Vapors could elevate pneumonia risk, study states
According to a new study published in the European Respiratory Journal, inhaling vapor from e-cigarettes could help pneumonia-causing bacteria stick to the cells that line airways.
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The current study, which included experiments with cells, mice, and humans, indicated that e-cigarette vapor had a similar effect as that of traditional cigarette smoke or particulate matter from fossil-fuel pollution, which are well known to increase the risk of lung infection by pneumococcal bacteria.
According to Prof. Jonathan Grigg, the lead study author and professor of Paediatric Respiratory and Environmental Medicine at Queen Mary University of London, the study showed that prolonged vaping could elevate the risk of bacterial lung infection.
The current study analyzed the impacts of e-cigarette vapor on a molecule, called platelet-activating factor receptor (PAFR), which is produced by the cells that line the airways.
In an earlier research, scientists found that pneumococcal bacteria use PAFR to bind to the airway cells, which increased the bacteria’s ability to infect the body tissues and cause disease. The study also showed that increased levels of PAFR are correlated with increased levels of pollution, smoking, passive smoking, and welding fumes.
In the current study, the researchers examined the human nose lining cells that are exposed to e-cigarette vapor, some containing nicotine and some without, while some cells were not exposed. Cells exposed to e-cigarette vapor produced threefold increased levels of PAFR, irrespective of vapor that either contained nicotine or free from nicotine.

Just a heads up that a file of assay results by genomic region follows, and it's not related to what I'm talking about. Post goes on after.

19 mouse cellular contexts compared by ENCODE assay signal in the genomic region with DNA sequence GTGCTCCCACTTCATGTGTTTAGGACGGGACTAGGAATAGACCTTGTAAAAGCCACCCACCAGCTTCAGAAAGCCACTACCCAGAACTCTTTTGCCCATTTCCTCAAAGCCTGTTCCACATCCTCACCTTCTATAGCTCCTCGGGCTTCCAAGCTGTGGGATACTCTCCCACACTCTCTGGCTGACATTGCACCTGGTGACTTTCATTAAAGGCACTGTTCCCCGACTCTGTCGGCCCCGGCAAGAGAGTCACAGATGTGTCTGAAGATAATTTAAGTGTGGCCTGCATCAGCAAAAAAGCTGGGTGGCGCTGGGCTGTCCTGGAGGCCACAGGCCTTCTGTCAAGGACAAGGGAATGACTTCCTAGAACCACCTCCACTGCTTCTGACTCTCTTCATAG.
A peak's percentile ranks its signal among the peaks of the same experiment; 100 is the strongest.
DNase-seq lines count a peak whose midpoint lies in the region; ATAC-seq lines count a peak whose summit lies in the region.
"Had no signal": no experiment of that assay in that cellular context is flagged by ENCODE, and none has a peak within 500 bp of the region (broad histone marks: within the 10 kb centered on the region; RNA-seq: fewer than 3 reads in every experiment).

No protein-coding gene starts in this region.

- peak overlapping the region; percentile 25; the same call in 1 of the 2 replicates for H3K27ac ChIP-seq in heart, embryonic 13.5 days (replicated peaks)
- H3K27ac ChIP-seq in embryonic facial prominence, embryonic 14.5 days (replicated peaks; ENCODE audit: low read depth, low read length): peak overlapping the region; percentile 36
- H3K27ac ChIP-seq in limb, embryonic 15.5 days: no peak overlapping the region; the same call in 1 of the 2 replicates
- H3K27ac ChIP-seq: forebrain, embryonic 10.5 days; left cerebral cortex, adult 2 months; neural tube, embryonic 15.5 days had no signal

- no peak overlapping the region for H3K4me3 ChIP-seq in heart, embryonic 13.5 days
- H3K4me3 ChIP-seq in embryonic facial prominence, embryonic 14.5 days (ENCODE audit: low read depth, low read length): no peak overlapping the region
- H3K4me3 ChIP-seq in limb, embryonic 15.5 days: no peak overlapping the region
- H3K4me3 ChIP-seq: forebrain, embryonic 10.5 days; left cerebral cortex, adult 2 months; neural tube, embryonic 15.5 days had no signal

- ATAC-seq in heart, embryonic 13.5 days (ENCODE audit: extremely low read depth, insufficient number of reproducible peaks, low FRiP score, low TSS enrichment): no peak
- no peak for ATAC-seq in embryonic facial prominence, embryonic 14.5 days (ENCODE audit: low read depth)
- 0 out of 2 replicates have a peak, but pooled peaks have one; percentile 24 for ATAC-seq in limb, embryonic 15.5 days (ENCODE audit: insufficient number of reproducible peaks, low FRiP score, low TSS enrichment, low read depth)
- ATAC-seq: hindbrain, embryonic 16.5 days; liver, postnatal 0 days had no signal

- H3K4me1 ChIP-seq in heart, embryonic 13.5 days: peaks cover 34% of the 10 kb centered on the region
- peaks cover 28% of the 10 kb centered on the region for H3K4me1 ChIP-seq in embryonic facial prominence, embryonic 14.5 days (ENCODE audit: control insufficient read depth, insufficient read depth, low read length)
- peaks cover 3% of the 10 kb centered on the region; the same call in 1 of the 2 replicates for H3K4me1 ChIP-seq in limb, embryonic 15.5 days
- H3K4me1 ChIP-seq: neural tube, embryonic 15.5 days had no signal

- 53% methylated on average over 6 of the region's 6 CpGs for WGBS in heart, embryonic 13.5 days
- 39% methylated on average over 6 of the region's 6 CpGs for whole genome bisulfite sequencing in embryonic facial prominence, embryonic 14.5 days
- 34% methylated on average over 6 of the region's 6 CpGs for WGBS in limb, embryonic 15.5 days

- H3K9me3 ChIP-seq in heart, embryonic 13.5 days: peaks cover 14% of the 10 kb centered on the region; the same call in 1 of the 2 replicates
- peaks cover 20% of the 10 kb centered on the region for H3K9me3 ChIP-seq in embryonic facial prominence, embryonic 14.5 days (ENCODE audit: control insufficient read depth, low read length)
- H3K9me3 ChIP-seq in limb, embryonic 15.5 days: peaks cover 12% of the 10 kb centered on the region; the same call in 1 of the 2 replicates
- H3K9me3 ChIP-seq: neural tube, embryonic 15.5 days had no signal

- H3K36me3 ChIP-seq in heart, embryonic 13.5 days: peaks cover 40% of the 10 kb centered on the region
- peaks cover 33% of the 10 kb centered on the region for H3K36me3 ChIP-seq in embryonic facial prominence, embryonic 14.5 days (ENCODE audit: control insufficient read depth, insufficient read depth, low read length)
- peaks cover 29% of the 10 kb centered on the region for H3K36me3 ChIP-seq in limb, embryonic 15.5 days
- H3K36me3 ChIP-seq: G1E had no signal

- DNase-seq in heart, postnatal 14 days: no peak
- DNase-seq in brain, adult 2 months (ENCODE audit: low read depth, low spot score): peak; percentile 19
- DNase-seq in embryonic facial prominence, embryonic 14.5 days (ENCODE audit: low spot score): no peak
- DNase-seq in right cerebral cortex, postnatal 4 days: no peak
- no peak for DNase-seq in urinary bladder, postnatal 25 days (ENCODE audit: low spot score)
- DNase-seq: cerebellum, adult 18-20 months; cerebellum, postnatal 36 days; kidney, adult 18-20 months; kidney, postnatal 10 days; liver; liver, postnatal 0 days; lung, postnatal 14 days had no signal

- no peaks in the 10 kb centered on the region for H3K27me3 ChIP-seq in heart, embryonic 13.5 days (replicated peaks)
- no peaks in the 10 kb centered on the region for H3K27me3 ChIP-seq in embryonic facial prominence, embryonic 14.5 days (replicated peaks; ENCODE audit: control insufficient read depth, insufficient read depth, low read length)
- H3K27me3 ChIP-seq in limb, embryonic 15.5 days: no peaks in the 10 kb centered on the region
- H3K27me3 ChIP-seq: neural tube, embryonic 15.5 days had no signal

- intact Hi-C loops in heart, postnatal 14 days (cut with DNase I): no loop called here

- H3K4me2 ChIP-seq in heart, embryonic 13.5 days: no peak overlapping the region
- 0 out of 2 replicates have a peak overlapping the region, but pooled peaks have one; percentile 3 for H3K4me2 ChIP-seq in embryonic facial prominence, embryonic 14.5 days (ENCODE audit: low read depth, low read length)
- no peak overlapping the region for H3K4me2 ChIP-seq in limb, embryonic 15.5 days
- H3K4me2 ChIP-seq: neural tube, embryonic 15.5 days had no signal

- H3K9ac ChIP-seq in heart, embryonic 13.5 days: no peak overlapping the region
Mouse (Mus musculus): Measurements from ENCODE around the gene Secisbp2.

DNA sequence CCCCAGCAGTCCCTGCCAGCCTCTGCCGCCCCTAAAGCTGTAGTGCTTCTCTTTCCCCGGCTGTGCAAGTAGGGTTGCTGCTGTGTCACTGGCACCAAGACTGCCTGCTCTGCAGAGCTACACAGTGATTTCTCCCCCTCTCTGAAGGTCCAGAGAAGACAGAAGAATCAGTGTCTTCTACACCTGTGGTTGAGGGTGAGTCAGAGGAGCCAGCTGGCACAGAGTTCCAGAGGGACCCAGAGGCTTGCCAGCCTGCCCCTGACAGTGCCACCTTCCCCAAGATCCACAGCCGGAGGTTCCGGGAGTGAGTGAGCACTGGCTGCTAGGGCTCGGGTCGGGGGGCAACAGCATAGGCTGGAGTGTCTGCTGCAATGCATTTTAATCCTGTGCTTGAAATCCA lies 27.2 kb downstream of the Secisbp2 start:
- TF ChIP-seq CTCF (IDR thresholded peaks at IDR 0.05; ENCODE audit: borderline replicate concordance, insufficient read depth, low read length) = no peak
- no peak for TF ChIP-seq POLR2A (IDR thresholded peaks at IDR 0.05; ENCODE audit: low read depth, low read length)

Furthermore, scientists subjected these cells to pneumococcal bacteria. The observations showed that the number of bacteria that stuck to these cells was doubled as a result of exposure to either nicotine-containing or nicotine-free vapor.
A research team led by Prof. Aras Kadioglu, Department of Bacterial Pathogenesis at the University of Liverpool, examined the impacts of e-cigarette vapor in mice. The study findings showed that exposures to e-cigarette vapor heightened the levels of PAFR on airway lining cells and elevated the infection by pneumococcal bacteria in the respiratory tract, thereby making mice more vulnerable to the disease.
Finally, scientists examined the PAFR levels in the airway lining cells in 17 people. Among them, ten were regular vapers of nicotine-containing e-cigarettes, one used nicotine-free e-cigarettes, and six were not vapers. Initially, the PAFR levels in the nasal tract of all 17 volunteers were measured. Then, vapers were instructed to take at least ten puffs on their e-cigarettes over five minutes. Post-vaping measurements taken after one hour showed threefold increased PAFR levels on airway cells.
Researchers hope to continue to study the association of vaping and infections in humans and to observe the effects of using newly launched “heat-not-burn” e-cigarettes.
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